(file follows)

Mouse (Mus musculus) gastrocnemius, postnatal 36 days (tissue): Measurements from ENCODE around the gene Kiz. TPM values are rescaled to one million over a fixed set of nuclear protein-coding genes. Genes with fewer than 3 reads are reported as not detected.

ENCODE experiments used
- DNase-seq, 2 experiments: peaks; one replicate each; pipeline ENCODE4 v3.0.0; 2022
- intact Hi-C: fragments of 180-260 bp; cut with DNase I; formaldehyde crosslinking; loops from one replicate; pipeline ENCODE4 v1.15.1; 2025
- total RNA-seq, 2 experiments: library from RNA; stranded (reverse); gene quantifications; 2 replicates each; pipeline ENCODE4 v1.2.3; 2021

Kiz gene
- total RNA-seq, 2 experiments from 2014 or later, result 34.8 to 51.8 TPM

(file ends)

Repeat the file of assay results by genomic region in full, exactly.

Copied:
Mouse (Mus musculus) gastrocnemius, postnatal 36 days (tissue): Measurements from ENCODE around the gene Kiz. TPM values are rescaled to one million over a fixed set of nuclear protein-coding genes. Genes with fewer than 3 reads are reported as not detected.

ENCODE experiments used
- DNase-seq, 2 experiments: peaks; one replicate each; pipeline ENCODE4 v3.0.0; 2022
- intact Hi-C: fragments of 180-260 bp; cut with DNase I; formaldehyde crosslinking; loops from one replicate; pipeline ENCODE4 v1.15.1; 2025
- total RNA-seq, 2 experiments: library from RNA; stranded (reverse); gene quantifications; 2 replicates each; pipeline ENCODE4 v1.2.3; 2021

Kiz gene
- total RNA-seq, 2 experiments from 2014 or later, result 34.8 to 51.8 TPM